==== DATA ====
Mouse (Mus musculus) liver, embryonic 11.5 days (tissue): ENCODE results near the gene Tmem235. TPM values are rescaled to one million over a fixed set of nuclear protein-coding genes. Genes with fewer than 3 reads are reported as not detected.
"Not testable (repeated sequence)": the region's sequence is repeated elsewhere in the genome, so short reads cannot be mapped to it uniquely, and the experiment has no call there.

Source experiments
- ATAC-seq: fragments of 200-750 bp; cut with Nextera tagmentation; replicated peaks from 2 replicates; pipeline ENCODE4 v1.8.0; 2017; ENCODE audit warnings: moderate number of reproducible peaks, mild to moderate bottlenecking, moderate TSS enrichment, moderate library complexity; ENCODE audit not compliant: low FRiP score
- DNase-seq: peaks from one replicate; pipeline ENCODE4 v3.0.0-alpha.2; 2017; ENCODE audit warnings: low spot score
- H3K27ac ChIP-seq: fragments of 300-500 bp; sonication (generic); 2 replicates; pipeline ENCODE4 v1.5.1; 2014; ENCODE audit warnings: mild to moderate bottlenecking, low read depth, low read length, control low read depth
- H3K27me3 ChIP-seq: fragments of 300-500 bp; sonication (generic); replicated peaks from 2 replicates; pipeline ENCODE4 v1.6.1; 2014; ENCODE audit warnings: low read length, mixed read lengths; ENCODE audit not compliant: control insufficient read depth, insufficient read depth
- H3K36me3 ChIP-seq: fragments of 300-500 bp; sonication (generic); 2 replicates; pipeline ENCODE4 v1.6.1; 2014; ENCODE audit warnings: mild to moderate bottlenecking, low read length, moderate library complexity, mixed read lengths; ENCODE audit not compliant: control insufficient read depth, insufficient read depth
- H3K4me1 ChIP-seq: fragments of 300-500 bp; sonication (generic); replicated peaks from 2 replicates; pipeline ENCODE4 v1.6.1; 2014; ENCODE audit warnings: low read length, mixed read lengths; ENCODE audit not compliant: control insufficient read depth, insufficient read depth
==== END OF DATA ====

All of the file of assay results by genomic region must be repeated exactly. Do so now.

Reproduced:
Mouse (Mus musculus) liver, embryonic 11.5 days (tissue): ENCODE results near the gene Tmem235. TPM values are rescaled to one million over a fixed set of nuclear protein-coding genes. Genes with fewer than 3 reads are reported as not detected.
"Not testable (repeated sequence)": the region's sequence is repeated elsewhere in the genome, so short reads cannot be mapped to it uniquely, and the experiment has no call there.

Source experiments
- ATAC-seq: fragments of 200-750 bp; cut with Nextera tagmentation; replicated peaks from 2 replicates; pipeline ENCODE4 v1.8.0; 2017; ENCODE audit warnings: moderate number of reproducible peaks, mild to moderate bottlenecking, moderate TSS enrichment, moderate library complexity; ENCODE audit not compliant: low FRiP score
- DNase-seq: peaks from one replicate; pipeline ENCODE4 v3.0.0-alpha.2; 2017; ENCODE audit warnings: low spot score
- H3K27ac ChIP-seq: fragments of 300-500 bp; sonication (generic); 2 replicates; pipeline ENCODE4 v1.5.1; 2014; ENCODE audit warnings: mild to moderate bottlenecking, low read depth, low read length, control low read depth
- H3K27me3 ChIP-seq: fragments of 300-500 bp; sonication (generic); replicated peaks from 2 replicates; pipeline ENCODE4 v1.6.1; 2014; ENCODE audit warnings: low read length, mixed read lengths; ENCODE audit not compliant: control insufficient read depth, insufficient read depth
- H3K36me3 ChIP-seq: fragments of 300-500 bp; sonication (generic); 2 replicates; pipeline ENCODE4 v1.6.1; 2014; ENCODE audit warnings: mild to moderate bottlenecking, low read length, moderate library complexity, mixed read lengths; ENCODE audit not compliant: control insufficient read depth, insufficient read depth
- H3K4me1 ChIP-seq: fragments of 300-500 bp; sonication (generic); replicated peaks from 2 replicates; pipeline ENCODE4 v1.6.1; 2014; ENCODE audit warnings: low read length, mixed read lengths; ENCODE audit not compliant: control insufficient read depth, insufficient read depth